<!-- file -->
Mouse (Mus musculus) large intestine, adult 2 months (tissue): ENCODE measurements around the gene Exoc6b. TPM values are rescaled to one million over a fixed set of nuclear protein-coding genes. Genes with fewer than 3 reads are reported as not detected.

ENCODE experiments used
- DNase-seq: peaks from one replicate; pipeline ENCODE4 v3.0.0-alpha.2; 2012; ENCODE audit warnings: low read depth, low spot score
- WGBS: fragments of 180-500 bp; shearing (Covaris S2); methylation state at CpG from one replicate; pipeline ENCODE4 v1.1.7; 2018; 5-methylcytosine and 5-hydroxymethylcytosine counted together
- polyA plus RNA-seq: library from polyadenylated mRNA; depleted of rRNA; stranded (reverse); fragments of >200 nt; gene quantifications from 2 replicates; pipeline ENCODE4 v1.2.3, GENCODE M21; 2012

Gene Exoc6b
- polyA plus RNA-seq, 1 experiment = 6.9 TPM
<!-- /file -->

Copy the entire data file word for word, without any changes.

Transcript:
Mouse (Mus musculus) large intestine, adult 2 months (tissue): ENCODE measurements around the gene Exoc6b. TPM values are rescaled to one million over a fixed set of nuclear protein-coding genes. Genes with fewer than 3 reads are reported as not detected.

ENCODE experiments used
- DNase-seq: peaks from one replicate; pipeline ENCODE4 v3.0.0-alpha.2; 2012; ENCODE audit warnings: low read depth, low spot score
- WGBS: fragments of 180-500 bp; shearing (Covaris S2); methylation state at CpG from one replicate; pipeline ENCODE4 v1.1.7; 2018; 5-methylcytosine and 5-hydroxymethylcytosine counted together
- polyA plus RNA-seq: library from polyadenylated mRNA; depleted of rRNA; stranded (reverse); fragments of >200 nt; gene quantifications from 2 replicates; pipeline ENCODE4 v1.2.3, GENCODE M21; 2012

Gene Exoc6b
- polyA plus RNA-seq, 1 experiment = 6.9 TPM